window of time to dedicate to this task, given the need to coordinate editing and
publication schedules for their other journal, the Energy Law Journal. A late submission
makes their review hurried, and may also limit the vice chair’s ability to review the edited
manuscript. Second, the Section’s desire is to have the copy finalized for publication
before the end of the first quarter of 2015. Without timely submission, this goal is
impossible.
Your committee’s chapter is due to The University of Tulsa no later than Monday,
January 5, 2015. The chapter should be submitted in Microsoft Word format through email to [email protected], with copies to the YIR Special Committee Chair Mary Ellen
Ternes, ([email protected]); Vice Chair Erin Potter Sullenger,
([email protected]); and Ellen Rothstein, Section Publications
Manager ([email protected]).
Chapters received after the due date may delay the publication of the entire edition.
Therefore, it is crucial that the January 5, 2015, due date not be missed.
Chapter Page Allocations
YIR is published in law review style format with an overall length of approximately 400
pages. To keep YIR at an acceptable length for editing, cite checking, and formatting,
committees receive page allocations that they are asked to follow. Appendix 1 sets forth
the 2014 page allocation for each of the committees.
These page limits must be adhered to unless there are developments in your field that
make compliance impossible, as opposed to merely difficult. Please inform YIR Special
Committee Chair Mary Ellen Ternes and Vice Chair Erin Potter Sullenger as soon as you
discover either that you need additional pages or that your report will be shorter than
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allocated. Your committee should not exceed its page limits without express permission.
Additional pages are extremely limited.
Chapter Preparation & Formatting
The committee chapter is not to be a full brief of relevant laws and statutes, but a means to
alert readers to new developments. With this in mind, page limits become more realistic.
In order to assist in keeping YIR within limits and to avoid wasting your allocated pages,
refer to the 2013 YIR for possible overlaps with other committee chapters; one committee
could cover the topic and the other could alert readers that an additional issue is covered in
another report through cross-referencing. The YIR Special Committee Chair will work
with vice chairs to avoid overlapping coverage.
Additional formatting matters are detailed in Appendix 2, which we have prepared to aid
you and your contributors in drafting your committee’s chapter. Strict adherence to the
formal requirements will help us publish a professional YIR edition. You may want to
provide these format guides to the word processor or assistant who will actually be
preparing your committee’s submission. Please note the express policy in the guidelines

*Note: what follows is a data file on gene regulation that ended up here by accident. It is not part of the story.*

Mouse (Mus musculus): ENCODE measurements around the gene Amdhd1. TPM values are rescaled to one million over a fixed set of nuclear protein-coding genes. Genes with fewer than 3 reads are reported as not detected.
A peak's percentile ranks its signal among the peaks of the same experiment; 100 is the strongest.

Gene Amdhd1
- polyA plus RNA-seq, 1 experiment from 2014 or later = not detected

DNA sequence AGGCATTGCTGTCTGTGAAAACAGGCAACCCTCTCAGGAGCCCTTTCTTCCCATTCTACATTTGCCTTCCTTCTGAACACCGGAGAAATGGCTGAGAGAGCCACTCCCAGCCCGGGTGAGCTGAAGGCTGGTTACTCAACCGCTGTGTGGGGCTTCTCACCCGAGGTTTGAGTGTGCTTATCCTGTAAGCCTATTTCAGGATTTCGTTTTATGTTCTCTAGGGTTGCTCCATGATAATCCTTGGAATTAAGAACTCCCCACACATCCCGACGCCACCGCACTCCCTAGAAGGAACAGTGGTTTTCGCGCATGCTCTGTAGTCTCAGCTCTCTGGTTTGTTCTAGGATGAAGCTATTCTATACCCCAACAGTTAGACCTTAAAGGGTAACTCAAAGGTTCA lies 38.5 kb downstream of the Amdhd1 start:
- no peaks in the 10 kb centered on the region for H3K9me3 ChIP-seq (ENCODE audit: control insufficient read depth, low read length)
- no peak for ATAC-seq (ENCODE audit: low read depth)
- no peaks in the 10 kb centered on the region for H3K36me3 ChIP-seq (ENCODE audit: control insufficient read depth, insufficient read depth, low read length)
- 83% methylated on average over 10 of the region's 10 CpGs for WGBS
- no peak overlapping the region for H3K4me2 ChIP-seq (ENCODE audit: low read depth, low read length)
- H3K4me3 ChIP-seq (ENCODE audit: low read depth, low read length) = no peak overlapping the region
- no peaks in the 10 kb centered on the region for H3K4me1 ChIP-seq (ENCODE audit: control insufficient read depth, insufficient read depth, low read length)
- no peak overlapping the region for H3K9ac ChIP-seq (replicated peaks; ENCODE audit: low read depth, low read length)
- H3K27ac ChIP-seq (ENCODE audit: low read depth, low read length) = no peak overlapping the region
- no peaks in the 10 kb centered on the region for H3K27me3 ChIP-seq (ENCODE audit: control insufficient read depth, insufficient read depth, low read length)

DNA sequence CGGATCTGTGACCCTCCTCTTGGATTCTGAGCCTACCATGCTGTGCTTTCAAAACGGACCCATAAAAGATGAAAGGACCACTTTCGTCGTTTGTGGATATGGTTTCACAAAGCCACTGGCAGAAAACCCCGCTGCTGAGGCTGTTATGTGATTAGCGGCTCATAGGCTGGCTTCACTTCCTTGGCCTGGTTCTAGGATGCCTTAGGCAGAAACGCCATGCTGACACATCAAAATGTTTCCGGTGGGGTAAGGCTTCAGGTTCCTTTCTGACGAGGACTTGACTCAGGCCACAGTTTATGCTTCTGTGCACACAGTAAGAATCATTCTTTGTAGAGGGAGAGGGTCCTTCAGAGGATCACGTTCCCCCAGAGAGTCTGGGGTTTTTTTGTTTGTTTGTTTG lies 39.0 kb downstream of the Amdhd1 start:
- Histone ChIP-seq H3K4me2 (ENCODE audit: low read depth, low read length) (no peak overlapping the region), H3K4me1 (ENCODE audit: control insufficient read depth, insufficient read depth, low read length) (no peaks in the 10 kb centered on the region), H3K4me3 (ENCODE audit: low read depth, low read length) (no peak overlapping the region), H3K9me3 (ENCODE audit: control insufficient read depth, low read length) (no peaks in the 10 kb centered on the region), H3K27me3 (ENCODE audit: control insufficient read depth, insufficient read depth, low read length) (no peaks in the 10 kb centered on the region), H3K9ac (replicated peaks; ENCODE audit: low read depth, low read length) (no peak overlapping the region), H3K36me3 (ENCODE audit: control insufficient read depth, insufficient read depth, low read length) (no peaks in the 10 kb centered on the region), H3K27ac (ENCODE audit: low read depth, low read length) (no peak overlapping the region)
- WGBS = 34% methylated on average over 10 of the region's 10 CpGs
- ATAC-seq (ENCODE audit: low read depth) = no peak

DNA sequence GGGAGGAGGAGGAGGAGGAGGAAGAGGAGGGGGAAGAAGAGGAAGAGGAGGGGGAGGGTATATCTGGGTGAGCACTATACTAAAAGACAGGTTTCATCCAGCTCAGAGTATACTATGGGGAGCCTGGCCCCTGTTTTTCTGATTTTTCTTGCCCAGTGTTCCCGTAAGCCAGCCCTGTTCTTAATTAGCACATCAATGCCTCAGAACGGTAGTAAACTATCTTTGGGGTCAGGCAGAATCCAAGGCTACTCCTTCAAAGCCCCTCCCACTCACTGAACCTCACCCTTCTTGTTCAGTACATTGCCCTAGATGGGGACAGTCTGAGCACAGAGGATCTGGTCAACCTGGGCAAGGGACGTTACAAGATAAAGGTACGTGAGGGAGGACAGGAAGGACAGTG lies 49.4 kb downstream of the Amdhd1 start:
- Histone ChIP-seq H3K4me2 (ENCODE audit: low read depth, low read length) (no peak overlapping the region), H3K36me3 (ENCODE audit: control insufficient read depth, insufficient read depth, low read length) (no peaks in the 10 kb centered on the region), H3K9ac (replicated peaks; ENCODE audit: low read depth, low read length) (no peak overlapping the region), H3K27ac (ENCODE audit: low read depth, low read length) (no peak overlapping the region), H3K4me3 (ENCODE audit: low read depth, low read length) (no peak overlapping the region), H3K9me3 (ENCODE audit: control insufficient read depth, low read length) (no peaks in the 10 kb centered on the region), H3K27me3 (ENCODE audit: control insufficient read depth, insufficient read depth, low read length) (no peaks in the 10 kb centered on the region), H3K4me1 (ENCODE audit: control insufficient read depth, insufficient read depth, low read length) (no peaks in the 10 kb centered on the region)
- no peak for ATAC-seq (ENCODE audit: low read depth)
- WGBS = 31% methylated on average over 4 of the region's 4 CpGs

on when a footnote will be required. Verbatim excerpts from sources will require the use
of quotation marks and a footnote. Alternatively, the author should consider paraphrasing
the material. Paraphrases will also require a footnote citation.
Electronic Publication & Hyperlinks
YIR became an electronic-only publication with the 2013 edition. Electronic-only
publication offers many exciting outcomes, e.g., multiple versions for mobile devices,
links to opinions and reference material, and important financial savings for the Section.
YIR vice chairs are being asked to include hyperlinks to certain court opinions and
statutes. The student editors have graciously offered to help us with hyperlinking, but YIR
vice chairs and chapter contributors will need to do their part by providing the links or the
necessary information for creating them. A Q & A concerning hyperlinking is set forth in
Appendix 3, and a detailed hyperlinking protocol is set forth in Appendix 4.
Vice Chair Review of Student Edits
Once a manuscript is edited, it is returned to the vice chair(s) for final review. Vice chair
approval of the edited final chapter, or responses to questions posed by the editors, must
be communicated to the Student Editor-in-Chief as soon as possible to meet the publishing
schedule.
Copyright Privileges for The Year in Review Manuscript
YIR is a publication of the Section of Environment, Energy, and Resources and the ABA,
and the ABA maintains a right of first publication. Each contributing author should honor
this right of first publication and refrain from publishing elsewhere his/her personal
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contribution, including posting it on websites or disseminating it through broadcast e-mail,
before YIR is released by the ABA. After first publication the author may distribute or
reuse his/her work as he/she sees fit without requesting permission from the ABA.
Each person who serves as an editor or provides a written contribution to a chapter must
sign an ABA publication agreement. Agreements and instructions will e-mailed to YIR
vice chairs by the Section publications manager, Ellen Rothstein, and you will be asked to
collect and return the executed agreements to her. If there are any questions about the
nature of the copyright for YIR material, please contact Ellen.
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Appendix 1:
COMMITTEE PAGE ALLOCATIONS
ENVIRONMENT
Agricultural Management
Air Quality
Endangered Species
Environmental Disclosure
Environmental Enforcement and Crimes
Environmental Litigation and Toxic Torts